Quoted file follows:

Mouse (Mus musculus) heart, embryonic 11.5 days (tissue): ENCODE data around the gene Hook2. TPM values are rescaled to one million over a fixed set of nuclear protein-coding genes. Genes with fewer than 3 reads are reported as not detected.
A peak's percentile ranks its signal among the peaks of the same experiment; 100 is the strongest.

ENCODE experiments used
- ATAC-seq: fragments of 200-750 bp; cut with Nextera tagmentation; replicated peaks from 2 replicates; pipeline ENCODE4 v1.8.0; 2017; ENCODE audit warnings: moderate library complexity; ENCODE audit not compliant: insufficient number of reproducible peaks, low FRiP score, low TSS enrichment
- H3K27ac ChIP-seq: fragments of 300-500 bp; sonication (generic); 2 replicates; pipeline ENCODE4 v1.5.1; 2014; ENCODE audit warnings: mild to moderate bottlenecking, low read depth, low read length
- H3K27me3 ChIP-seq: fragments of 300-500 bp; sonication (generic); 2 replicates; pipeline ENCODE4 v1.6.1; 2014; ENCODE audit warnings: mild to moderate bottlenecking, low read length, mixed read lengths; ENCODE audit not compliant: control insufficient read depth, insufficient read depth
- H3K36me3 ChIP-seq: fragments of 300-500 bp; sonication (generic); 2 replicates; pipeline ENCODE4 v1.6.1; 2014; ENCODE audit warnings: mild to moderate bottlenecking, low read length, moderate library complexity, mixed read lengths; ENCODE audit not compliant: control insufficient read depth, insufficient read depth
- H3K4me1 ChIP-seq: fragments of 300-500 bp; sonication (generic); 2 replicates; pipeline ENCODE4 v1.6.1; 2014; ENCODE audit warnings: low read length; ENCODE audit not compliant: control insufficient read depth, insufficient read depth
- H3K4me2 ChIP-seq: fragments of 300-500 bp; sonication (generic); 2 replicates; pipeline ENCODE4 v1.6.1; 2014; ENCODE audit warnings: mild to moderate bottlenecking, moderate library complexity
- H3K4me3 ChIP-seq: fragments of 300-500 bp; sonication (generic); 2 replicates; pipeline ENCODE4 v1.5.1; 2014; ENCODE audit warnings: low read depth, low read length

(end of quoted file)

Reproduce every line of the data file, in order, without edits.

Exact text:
Mouse (Mus musculus) heart, embryonic 11.5 days (tissue): ENCODE data around the gene Hook2. TPM values are rescaled to one million over a fixed set of nuclear protein-coding genes. Genes with fewer than 3 reads are reported as not detected.
A peak's percentile ranks its signal among the peaks of the same experiment; 100 is the strongest.

ENCODE experiments used
- ATAC-seq: fragments of 200-750 bp; cut with Nextera tagmentation; replicated peaks from 2 replicates; pipeline ENCODE4 v1.8.0; 2017; ENCODE audit warnings: moderate library complexity; ENCODE audit not compliant: insufficient number of reproducible peaks, low FRiP score, low TSS enrichment
- H3K27ac ChIP-seq: fragments of 300-500 bp; sonication (generic); 2 replicates; pipeline ENCODE4 v1.5.1; 2014; ENCODE audit warnings: mild to moderate bottlenecking, low read depth, low read length
- H3K27me3 ChIP-seq: fragments of 300-500 bp; sonication (generic); 2 replicates; pipeline ENCODE4 v1.6.1; 2014; ENCODE audit warnings: mild to moderate bottlenecking, low read length, mixed read lengths; ENCODE audit not compliant: control insufficient read depth, insufficient read depth
- H3K36me3 ChIP-seq: fragments of 300-500 bp; sonication (generic); 2 replicates; pipeline ENCODE4 v1.6.1; 2014; ENCODE audit warnings: mild to moderate bottlenecking, low read length, moderate library complexity, mixed read lengths; ENCODE audit not compliant: control insufficient read depth, insufficient read depth
- H3K4me1 ChIP-seq: fragments of 300-500 bp; sonication (generic); 2 replicates; pipeline ENCODE4 v1.6.1; 2014; ENCODE audit warnings: low read length; ENCODE audit not compliant: control insufficient read depth, insufficient read depth
- H3K4me2 ChIP-seq: fragments of 300-500 bp; sonication (generic); 2 replicates; pipeline ENCODE4 v1.6.1; 2014; ENCODE audit warnings: mild to moderate bottlenecking, moderate library complexity
- H3K4me3 ChIP-seq: fragments of 300-500 bp; sonication (generic); 2 replicates; pipeline ENCODE4 v1.5.1; 2014; ENCODE audit warnings: low read depth, low read length